Library of Memories: Stories To Remind You
You are 14 and 16 now, and there is no need to keep the picture books on the bottom shelf of the bookcase.
Is there need for them at all? I don’t want to answer that question. I don’t want to believe there won’t be a day when, after a time of steeping in the muck that is necessary for blooming into a lily, you come here, sit down, and reach for Dotty, and you remember that imagination is something that will never leave you. Or Brontorina, the ballerina brontosaurus and you consider that dream you let go unspoken and you wonder how it’s doing.
Or what about Pete the Cat? Surely we can’t let him go. He shows us how much color and love and jazz there is to be found in the messiness of life. Fancy Nancy should stay, too. She knows the importance of accessorizing and something tells me she and Pete the Cat will keep each other company.
I think I’ll keep Z is for Moose to remind you of the joy in disorder and friends who help you with your letters. And speaking of friends, let’s go ahead and keep A Sick Day for Amos McGee because sometimes friendship shows up in unexpected and unusual situations.
Where the Wild Things Are will never leave this house. I think you need that story now more than you did when you were 4 and 6. You’re coming in from the wild rumpus later and later these days, and you are so very hungry. I’ll do better keeping your dinner warm (even though I might be in my slippers and PJs by the time you get home).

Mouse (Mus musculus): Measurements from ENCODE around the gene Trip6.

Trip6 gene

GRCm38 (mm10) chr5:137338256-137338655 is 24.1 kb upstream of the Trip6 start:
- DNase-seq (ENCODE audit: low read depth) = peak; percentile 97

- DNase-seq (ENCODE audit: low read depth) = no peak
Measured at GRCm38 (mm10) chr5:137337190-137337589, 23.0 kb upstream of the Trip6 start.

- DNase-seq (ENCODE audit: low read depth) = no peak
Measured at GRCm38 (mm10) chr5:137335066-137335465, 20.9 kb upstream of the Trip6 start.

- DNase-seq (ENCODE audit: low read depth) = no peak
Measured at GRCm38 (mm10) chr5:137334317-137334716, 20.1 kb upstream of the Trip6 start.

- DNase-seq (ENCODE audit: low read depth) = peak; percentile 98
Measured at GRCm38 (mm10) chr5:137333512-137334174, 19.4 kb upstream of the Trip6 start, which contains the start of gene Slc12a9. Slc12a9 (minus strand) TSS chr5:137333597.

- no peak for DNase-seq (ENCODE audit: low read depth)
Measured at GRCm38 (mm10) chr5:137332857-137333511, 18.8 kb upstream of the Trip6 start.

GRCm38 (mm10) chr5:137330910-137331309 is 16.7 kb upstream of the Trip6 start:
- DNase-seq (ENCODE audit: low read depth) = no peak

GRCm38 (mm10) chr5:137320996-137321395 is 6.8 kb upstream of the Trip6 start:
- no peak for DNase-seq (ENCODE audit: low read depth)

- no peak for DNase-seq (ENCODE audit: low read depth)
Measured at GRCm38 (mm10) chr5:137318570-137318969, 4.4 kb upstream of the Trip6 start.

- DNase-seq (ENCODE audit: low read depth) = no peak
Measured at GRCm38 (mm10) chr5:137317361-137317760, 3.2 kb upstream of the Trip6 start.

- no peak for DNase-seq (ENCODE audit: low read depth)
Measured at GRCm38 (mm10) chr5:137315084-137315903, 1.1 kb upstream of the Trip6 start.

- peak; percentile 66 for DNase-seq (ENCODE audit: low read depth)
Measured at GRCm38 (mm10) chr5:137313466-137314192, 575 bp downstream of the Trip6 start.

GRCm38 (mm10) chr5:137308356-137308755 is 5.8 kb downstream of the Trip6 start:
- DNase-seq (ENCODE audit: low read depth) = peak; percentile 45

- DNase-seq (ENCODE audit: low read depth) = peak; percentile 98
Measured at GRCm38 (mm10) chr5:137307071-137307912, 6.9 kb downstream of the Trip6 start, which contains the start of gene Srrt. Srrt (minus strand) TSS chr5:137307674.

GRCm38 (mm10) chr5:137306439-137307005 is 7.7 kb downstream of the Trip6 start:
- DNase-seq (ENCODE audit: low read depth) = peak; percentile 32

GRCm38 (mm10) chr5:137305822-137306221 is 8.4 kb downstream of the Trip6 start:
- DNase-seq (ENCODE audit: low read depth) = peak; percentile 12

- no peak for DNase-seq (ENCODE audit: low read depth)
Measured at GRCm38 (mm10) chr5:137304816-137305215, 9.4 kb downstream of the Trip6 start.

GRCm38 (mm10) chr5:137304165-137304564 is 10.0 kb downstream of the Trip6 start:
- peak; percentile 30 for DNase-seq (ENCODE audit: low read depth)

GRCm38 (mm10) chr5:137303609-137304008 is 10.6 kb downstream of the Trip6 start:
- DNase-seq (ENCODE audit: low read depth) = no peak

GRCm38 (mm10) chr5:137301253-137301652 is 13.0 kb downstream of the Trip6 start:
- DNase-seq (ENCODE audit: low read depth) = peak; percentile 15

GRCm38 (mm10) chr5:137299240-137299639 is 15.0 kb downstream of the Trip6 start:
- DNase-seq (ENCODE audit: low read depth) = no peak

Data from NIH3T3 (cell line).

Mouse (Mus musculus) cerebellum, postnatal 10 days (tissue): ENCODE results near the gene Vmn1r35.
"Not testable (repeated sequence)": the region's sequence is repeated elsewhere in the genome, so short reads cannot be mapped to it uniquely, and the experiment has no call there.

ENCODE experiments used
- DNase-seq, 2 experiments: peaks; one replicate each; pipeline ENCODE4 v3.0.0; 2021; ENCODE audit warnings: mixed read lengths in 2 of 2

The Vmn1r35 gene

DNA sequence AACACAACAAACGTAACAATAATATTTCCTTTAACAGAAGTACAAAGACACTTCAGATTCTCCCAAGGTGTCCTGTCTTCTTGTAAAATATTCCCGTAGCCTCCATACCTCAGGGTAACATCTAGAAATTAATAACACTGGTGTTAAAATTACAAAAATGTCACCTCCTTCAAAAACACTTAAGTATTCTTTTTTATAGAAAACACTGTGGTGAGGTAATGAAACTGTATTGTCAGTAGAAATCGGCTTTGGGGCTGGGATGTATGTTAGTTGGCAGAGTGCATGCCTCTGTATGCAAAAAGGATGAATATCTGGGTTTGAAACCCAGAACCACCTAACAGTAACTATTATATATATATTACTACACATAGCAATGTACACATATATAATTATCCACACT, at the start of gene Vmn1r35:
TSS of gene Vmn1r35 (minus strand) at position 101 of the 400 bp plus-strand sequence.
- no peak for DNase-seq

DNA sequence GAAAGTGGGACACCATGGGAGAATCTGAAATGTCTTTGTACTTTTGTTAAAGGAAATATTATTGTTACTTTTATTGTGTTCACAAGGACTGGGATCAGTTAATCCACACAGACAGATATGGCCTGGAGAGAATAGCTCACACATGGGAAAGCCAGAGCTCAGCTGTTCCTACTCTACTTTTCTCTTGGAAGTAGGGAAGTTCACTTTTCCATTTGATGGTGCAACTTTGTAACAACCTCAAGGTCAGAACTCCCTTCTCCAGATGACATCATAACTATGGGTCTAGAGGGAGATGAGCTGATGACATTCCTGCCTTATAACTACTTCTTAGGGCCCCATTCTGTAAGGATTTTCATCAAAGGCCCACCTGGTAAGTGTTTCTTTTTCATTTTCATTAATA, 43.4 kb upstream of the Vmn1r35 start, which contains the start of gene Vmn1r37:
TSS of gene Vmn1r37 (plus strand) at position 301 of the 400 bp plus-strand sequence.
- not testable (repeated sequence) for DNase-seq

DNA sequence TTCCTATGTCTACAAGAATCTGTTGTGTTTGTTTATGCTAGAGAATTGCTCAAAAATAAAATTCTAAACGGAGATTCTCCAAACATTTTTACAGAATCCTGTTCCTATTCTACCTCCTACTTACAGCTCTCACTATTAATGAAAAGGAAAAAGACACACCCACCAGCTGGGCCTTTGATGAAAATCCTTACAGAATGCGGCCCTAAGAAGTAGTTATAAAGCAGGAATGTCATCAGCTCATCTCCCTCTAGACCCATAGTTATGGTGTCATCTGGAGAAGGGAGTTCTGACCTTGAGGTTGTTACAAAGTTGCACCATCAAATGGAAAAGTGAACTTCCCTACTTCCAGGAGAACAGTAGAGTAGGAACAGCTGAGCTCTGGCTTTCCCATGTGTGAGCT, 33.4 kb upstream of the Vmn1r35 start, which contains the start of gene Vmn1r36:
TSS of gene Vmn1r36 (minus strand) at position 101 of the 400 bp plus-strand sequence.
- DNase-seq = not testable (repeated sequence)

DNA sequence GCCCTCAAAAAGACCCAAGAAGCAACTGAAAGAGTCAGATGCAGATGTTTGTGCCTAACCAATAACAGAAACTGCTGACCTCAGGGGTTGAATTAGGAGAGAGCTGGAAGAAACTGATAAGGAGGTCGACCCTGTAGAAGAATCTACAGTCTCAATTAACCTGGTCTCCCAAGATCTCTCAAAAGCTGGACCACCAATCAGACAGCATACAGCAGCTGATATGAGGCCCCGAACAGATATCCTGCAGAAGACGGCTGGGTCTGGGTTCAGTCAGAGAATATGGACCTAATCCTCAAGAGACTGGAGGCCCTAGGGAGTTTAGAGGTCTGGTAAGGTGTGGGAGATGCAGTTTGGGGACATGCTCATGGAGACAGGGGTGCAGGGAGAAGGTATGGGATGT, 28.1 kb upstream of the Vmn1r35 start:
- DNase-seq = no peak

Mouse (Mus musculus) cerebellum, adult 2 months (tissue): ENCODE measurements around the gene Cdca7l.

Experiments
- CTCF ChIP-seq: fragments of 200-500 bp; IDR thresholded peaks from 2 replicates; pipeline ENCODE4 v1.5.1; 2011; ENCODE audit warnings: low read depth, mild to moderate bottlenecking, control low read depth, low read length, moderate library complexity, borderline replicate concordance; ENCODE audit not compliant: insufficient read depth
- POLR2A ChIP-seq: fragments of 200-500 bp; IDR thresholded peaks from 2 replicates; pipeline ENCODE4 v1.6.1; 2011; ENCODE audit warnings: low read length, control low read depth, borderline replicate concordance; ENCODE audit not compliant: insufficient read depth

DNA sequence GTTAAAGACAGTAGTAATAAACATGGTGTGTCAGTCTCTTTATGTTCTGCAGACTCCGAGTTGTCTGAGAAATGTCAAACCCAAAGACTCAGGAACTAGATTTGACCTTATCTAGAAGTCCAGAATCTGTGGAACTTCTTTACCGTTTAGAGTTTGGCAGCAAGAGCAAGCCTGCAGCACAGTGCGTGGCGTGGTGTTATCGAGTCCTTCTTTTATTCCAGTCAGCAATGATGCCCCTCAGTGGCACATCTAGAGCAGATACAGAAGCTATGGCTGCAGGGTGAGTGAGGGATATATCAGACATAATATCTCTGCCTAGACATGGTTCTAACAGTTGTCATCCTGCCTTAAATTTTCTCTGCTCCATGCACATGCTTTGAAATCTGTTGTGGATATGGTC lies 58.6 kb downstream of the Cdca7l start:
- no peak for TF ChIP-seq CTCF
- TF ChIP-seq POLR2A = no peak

The wordless Wave will stay, too. I never want you to forget that while I might show you the world, it is your choice to interact with it. At times, you will get knocked down, but there’s treasure to be found in looking around; in standing back up and trying again.
All the board books are gone, except for one: Little Gorilla. Everybody in the jungle loves Little Gorilla, but one day he grows up and he’s BIG.
And everybody celebrates. And everybody still loves him.
I think I’ll keep that one, too.
Try It: Library of Memories Poetry Prompt
This week, go through your bookshelves and consider books that you might’ve outgrown (or maybe you think your children have outgrown them). Find a poem to write about these stories.
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